- Max Speed
Which aggressively jawed AMG is this?
It’s the Mercedes-AMG GT R Roadster. A car with styling to scare children and a market position to anger anyone who reckons a convertible version of a hardcore supercar is a contradiction of highly offensive proportions.
Not least because it adds around £30,000 to the price of a regular GT R, starting at a whisker over £180,000. Not far off the mighty AMG GT R Pro track special, and if you specify the Roadster’s optional carbon-ceramic brakes – standard fit on the Pro – it’s actually pricier.
How does it justify that?
Rarity. Just 750 are available globally, so you’ll rarely see another one. You get a bit more car, too: it’s 80kg heftier than a standard GT R, which is actually a pretty modest number by the standards of the class. You can thank a traditional fabric roof for that (a Ferrari 488 Pista Spider still uses complex folding metal). And with a kerb weight of 1,710kg, that’s a modest gain in percentage terms, too. Like a super middleweight boxer putting on a few Christmas pounds, perhaps.
More numbers please.
The GT R’s 577bhp 4.0-litre V8 remains tucked behind the front axle – its two turbos hidden neatly inside for better efficiency – and it drives the rear wheels through a seven-speed paddleshift gearbox and via numerous electronic nannies. In line with the GT R’s 2019 update, those have gained some new settings, most notably (in these conditions) ‘Slippery’, designed to make that back axle behave itself now the roads are grimy for the foreseeable future.
There’s four-wheel steering, adjustable coilover suspension and all of the fancy active aerodynamics of the hard-top GT R as well as its broader rear track width compared to a GT or GT S. The fixed rear spoiler remains, too, arguably doing very odd things to the Roadster’s aesthetics, especially roof down.
Net result? A 3.6sec 0-62mph time and a 197mph top speed, respectively identical and one solitary mph down on the Pro. Accusations of this being the soft option are beginning to crumble.
So it feels just as serious as standard?
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Well, there’s no optional track package – which brings a rollcage, race harnesses and a fire extinguisher to the standard GT R – and in the deeply tasteful blue ‘n’ tan of this test car, the Roadster appears to wear a far thicker cloak of civility than its coupe sibling ever has.
It’ll thump through urban bumps and ruts enough to betray its position in the GT Roadster range but otherwise behaves very politely indeed, roof up or down, particularly if the sports exhaust isn’t active. It probably will be, though. This engine remains a stormer and while its turbos exhibit just enough lag to keep you from immediate trouble, if you’re in a suitably low gear – or have left the transmission to its own, often quite eager choices – then they won’t be stifling your flow.
This is a loopily quick car and one you’re constantly taming, while its hyper-alert steering almost gives Ferrari’s electronic racks a run for their money. Thank the most tangible rear steering in the sports car market for that. This car shrugs off its width alarmingly well on British back roads and its front end is extraordinarily eager; you just know it’ll grip, whatever the conditions underfoot.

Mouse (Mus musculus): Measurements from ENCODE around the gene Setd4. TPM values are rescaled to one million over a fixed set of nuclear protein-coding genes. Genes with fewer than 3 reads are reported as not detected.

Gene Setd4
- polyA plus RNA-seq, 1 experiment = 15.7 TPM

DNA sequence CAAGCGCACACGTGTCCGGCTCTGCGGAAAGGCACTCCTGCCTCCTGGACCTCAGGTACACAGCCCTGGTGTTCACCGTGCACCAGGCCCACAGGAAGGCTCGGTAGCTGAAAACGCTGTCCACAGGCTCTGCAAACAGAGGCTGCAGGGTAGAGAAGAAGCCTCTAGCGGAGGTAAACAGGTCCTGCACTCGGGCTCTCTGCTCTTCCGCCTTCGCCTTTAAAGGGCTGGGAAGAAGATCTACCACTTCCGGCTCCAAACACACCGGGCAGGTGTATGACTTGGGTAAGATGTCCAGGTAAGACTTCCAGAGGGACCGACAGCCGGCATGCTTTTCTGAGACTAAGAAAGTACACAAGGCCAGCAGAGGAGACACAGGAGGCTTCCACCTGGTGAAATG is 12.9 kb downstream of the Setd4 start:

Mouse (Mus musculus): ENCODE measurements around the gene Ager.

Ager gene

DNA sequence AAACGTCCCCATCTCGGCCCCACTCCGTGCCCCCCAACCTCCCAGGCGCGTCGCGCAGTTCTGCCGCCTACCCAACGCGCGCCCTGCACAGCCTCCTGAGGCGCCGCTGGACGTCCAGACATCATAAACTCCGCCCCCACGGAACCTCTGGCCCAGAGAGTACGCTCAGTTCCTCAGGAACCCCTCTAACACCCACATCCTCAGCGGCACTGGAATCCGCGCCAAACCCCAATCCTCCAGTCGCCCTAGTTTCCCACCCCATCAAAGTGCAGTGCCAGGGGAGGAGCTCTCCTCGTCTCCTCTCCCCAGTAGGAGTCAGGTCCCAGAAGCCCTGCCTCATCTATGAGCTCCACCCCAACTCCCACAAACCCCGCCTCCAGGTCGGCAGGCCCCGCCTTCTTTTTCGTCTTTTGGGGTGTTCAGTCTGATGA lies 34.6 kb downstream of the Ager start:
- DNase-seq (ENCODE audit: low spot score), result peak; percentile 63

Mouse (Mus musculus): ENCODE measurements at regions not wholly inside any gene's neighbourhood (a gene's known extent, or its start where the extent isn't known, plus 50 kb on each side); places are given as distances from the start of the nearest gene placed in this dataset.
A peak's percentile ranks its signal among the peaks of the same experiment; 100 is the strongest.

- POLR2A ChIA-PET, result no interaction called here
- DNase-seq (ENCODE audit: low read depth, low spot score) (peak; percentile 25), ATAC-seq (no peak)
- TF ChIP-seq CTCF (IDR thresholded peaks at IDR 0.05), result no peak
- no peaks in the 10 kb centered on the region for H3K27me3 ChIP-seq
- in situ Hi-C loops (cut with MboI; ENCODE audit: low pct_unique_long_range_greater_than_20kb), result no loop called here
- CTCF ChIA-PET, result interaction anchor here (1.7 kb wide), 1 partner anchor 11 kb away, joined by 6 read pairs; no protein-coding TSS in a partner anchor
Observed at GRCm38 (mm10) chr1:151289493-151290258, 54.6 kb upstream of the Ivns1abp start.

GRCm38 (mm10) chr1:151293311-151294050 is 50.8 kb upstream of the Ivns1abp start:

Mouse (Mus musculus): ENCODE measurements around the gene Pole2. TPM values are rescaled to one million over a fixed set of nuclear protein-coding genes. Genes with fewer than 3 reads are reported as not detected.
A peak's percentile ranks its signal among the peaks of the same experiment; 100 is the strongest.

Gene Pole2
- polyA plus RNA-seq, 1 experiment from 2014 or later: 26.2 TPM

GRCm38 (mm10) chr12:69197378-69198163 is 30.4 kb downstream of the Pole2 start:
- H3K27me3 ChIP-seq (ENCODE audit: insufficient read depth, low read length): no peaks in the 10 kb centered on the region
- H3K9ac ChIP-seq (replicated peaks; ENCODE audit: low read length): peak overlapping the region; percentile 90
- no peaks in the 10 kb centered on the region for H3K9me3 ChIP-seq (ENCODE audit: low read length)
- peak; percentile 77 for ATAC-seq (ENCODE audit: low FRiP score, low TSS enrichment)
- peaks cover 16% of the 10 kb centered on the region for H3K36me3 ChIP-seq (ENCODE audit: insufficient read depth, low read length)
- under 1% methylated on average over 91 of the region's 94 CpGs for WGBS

Time to worry about the rear end, then…
There’s that Slippery mode, and it works marvellously well in autumnal Britain. But rather a lot of the GT R’s appeal is its inescapable sense of pent-up fury, and neutering that would be beside the point. So you ramp everything up and get stuck into one of the most invigorating sports cars on sale, even without the extra layer of focus a fixed roof tends to add.
With so many drive modes – almost infinitely adjustable, especially now you can do so quickly via the tiny screen-cum-button left of the steering wheel centre – you might be constantly tweaking the set-up as the road unfolds in front of you, softening off the suspension when the bumpier stretches approach and dipping the exhaust note through villages if you’re feeling courteous.
That particular screen-button-thingy is so successful, it makes the big stacks of screen-button-thingies running down the centre console utterly redundant. This really is a car that could do with an ergonomic spring clean, and equally frustrating is AMG’s substitution of the GT R’s fantastic yellow traction control dial with the same function embedded in the screen-button-thingy on the right-hand side of the wheel hub. Making it electronic has chiselled away at the racecar ambience, and we’d like a proper rev counter too, please. Porsche and Ferrari know a hardcore special needs analogue touches. The GT R Roadster doesn’t have enough.
Is it shakier as a convertible?
Maybe there’s the tiniest hint of wobble detectable in the steering, but it’s really not pronounced and it blends in with the general stream of information feeding through the rim. There’s none of the shaky rear-view mirror that’d plague cars like this in the past and whether you agree with the principle of a supposedly track-focused roadster or not, this is a meticulously developed example of the breed.
Crucially, it never really feels like cop out, especially when the roads are grimy and you’ve built up the gumption to drive it hard. Sure, there’s less of a racetrack refugee feel here, but it still offers a thrill ride, perhaps a louder one than normal if the fabric’s stowed. If this Roadster’s worth potentially more than the wondrous GT R Pro depends on just how much you value your daily vitamin D intake, though.